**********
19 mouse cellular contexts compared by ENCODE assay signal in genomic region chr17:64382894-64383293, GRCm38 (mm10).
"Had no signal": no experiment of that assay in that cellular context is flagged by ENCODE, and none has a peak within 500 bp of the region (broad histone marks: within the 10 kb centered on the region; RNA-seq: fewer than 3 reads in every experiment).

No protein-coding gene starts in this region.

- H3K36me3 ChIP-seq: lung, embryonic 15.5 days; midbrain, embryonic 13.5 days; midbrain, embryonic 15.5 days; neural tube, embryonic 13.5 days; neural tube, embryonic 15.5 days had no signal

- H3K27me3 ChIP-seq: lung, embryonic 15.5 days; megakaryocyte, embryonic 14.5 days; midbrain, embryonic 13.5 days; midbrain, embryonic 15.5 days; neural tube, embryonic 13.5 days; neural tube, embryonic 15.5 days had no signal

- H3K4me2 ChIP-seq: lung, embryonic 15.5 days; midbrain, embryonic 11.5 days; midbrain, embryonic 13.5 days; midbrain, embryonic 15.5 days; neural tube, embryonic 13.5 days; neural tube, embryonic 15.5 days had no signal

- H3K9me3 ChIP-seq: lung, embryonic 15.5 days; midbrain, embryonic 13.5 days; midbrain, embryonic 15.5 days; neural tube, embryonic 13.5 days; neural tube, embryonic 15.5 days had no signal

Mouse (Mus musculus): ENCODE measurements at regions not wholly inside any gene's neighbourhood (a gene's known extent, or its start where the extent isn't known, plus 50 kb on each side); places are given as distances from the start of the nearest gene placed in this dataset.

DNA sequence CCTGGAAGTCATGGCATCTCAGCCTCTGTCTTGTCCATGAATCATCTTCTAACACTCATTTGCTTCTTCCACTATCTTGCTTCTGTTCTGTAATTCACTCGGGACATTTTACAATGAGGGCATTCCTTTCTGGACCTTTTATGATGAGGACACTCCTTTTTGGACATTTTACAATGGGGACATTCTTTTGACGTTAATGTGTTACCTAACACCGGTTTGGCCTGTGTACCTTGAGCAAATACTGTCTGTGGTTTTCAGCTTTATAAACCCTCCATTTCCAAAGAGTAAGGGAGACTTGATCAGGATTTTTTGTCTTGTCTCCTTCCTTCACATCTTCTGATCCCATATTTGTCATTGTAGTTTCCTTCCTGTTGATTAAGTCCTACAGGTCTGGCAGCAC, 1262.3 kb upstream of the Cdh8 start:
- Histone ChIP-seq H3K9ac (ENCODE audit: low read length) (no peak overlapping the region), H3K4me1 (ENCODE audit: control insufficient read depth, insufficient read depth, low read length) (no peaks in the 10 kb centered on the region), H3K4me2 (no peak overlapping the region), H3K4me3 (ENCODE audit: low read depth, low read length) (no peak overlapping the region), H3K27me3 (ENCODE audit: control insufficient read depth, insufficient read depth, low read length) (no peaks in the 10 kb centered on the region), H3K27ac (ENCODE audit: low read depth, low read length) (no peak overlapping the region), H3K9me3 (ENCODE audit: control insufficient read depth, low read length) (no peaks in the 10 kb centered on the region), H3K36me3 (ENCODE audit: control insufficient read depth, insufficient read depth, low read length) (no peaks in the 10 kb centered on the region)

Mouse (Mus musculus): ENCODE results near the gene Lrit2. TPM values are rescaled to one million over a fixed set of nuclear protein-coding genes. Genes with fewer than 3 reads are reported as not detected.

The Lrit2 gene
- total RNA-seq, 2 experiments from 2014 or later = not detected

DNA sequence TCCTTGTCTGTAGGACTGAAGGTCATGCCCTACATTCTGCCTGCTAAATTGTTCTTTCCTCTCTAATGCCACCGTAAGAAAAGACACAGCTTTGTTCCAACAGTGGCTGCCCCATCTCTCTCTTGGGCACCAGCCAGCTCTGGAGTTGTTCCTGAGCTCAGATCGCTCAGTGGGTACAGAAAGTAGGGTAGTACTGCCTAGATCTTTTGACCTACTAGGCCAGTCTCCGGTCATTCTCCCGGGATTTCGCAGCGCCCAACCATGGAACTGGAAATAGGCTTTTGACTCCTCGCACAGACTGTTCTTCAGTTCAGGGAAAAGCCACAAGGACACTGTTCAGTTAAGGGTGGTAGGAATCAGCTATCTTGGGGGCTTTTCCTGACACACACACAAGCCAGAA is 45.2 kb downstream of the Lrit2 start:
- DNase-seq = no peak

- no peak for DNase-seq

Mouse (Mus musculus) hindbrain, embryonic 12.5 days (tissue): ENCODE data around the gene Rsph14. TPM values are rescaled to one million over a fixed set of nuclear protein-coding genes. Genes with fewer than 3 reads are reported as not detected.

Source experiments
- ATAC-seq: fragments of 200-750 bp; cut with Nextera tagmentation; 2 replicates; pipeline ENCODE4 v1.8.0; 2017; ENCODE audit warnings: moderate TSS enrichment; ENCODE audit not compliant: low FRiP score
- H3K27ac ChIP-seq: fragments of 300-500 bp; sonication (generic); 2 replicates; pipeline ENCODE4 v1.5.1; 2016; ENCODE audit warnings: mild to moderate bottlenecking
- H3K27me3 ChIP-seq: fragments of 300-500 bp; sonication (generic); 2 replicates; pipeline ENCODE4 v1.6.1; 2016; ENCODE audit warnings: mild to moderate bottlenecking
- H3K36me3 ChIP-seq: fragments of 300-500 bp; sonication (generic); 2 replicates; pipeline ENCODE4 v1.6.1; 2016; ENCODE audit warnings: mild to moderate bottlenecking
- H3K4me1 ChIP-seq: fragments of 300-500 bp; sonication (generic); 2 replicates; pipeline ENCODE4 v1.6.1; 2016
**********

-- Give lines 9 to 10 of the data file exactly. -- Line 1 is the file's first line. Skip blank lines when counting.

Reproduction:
DNA sequence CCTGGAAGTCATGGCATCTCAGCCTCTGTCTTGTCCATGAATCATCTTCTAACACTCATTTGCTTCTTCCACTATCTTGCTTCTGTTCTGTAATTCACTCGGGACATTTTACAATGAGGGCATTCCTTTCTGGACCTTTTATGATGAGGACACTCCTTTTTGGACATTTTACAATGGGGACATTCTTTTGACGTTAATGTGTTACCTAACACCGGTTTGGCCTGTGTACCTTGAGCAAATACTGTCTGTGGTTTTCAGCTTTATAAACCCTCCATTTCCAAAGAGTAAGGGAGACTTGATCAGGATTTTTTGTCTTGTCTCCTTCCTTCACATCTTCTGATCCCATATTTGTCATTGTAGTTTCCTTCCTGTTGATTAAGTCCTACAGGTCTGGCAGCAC, 1262.3 kb upstream of the Cdh8 start:
- Histone ChIP-seq H3K9ac (ENCODE audit: low read length) (no peak overlapping the region), H3K4me1 (ENCODE audit: control insufficient read depth, insufficient read depth, low read length) (no peaks in the 10 kb centered on the region), H3K4me2 (no peak overlapping the region), H3K4me3 (ENCODE audit: low read depth, low read length) (no peak overlapping the region), H3K27me3 (ENCODE audit: control insufficient read depth, insufficient read depth, low read length) (no peaks in the 10 kb centered on the region), H3K27ac (ENCODE audit: low read depth, low read length) (no peak overlapping the region), H3K9me3 (ENCODE audit: control insufficient read depth, low read length) (no peaks in the 10 kb centered on the region), H3K36me3 (ENCODE audit: control insufficient read depth, insufficient read depth, low read length) (no peaks in the 10 kb centered on the region)